At the dawn of my writing career, I was flying high. I thought, even though my first two books weren't exactly what anyone was looking for, I finally had found my genre in my third attempt. My book sang to me, the characters were vivid in my head, the new spin on an old concept kept me fresh, and I had a good agent from a highly respected firm representing me. All the failures of my past had brought me to this moment...my moment.
And then the rejection letters started rolling in. My new concept wasn't considered fresh, it was considered niche. Or should I say...too niche. For over a year, my agent and I submitted my book, and the letters of "no thanks" kept coming. My agent was confused, she'd been so sure of the sale. I was confused, because the letters had no patterns other than "what is freerunning" and "is there a market for it?". I didn't want to give up on the book, but I was starting to, especially after one editor rejected me by stating she was working on her own book with a similar Parkour theme. What? Wait. What?!? I felt a little violated, I'm not going to lie. I wrote my book years before, when no one even knew what Parkour was (except, of course, those who practice it) and now someone was telling me they were writing a YA book about freerunning, too? Over!! My moment to shine, my moment to be the first...everything was over!
I swallowed back my disappointment and then I got a grip, and became more determined than ever to succeed. I poured my heart into another novel, a second book that had another storyline that spoke to me. I wrote a fast fifty pages, and was so excited about the project, I sent it directly over to my agent...who promptly told me she hated it. (In much kinder words of course, but, that's what you hear when someone tells you they can't relate. As artists, we're so sensitive sometimes aren't we?) I rewrote the pages three or four times from different angles, different viewpoints, but the response was the same.
I told myself then that my writing career...was a writing hobby. I wasn't going to sell either novel, I wasn't going to be able to write up the sequels, and everything...was a disaster. I used all of these perceived failures as a reason not to write, as an excuse to put more time and effort into my jewelry vendor business. The muse in me was dead, dead, dead.
Then I got an email from my agent. I think she, like me, wasn't satisfied with the ending of my personal writing story. She still loved my first book, she still thought it deserved better. She wanted to submit it again, but this time to publishers who were much more focused on mysteries that had nothing to do with post-apocalyptic, vampire, or post-apocalyptic vampire themes. Okay, I said, what can it hurt? I had no expectations this time.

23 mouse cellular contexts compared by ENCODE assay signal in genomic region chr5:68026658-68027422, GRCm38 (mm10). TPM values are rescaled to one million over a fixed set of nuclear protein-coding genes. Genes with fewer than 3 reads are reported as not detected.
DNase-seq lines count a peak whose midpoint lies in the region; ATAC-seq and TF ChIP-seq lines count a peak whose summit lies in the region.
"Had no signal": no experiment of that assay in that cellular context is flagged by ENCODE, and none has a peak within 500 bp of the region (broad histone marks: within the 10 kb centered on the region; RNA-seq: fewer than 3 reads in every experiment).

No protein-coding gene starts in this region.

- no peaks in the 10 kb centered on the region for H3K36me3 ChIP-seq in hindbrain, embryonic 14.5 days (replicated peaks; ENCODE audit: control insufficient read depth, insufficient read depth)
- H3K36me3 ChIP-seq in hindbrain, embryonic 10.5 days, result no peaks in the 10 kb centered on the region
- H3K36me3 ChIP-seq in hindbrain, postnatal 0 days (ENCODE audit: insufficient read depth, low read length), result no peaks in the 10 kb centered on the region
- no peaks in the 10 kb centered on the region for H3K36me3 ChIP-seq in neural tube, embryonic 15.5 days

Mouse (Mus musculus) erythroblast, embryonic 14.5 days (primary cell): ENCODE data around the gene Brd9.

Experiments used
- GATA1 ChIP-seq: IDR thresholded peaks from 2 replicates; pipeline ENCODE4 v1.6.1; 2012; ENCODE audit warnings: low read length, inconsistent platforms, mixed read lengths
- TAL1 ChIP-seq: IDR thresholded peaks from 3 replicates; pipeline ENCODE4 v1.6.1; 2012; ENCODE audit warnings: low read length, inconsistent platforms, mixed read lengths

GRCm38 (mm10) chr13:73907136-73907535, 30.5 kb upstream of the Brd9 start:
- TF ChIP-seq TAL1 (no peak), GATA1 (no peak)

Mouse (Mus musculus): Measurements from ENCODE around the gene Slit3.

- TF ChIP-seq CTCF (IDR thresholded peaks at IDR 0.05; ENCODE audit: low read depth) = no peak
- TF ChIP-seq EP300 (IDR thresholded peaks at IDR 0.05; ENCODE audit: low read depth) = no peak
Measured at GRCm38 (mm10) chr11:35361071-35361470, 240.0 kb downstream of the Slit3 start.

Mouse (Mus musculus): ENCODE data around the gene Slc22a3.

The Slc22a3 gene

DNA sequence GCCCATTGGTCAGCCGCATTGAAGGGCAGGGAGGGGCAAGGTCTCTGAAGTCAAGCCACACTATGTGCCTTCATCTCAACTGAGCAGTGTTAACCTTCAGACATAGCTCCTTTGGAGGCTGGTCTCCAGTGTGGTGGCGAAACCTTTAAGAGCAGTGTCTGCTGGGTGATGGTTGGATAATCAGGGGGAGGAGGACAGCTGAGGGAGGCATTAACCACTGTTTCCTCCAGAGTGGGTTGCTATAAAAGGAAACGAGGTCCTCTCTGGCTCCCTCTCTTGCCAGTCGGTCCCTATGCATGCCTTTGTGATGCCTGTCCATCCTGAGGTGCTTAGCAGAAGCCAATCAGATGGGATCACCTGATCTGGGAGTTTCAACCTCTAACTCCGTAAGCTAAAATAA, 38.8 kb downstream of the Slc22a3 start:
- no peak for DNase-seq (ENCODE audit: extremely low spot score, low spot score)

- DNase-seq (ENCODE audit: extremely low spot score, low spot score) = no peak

In the nine months that followed, I became pregnant. With my small ray of career revitalization and a new life awaiting me...I became inspired. I started to write, again. I had ideas, again. I had hope, again. I rewrote those darned fifty pages in my new novel, again, and fell in love with the story...again. I approached writing with the passion I had prior to letting all the negativity get to me, and when I least expected it...I got the call.
Okay it wasn't a call. It was an email from my agent. And it began with "From Ellen"...and then a copy and paste portion of an email between my agent and the editor over at Poisoned Pencil Press. I skimmed through it, thinking it was a letter telling me why my book didn't fit with her line, but paused when I realized these were specific editing notes. Why was someone discussing book edits with my agent? Wait. I typed over a quick response to my agent which basically said I'd be willing to work on all of those things. "As a debut author, I'd be a fool not to look forward to an opportunity to improve my craft. Does this mean...she's offering for it?" Within the hour I received another email... "Yes! Congratulations!"
I reread the email several times, both my agent's and the snippets she sent me from Ellen. I'd just sold my novel.
I'd been about to give up and fully devote myself to my secondary career choice, but a small beacon of hope brought me back. And though I have no idea what the future holds for my books, I do know that no matter how dark and creepy my personal path to success may look, I'm going to march down it with confidence knowing that eventually, around a bend, there will be a field of awesomeness. :)
Stay focused, my friends.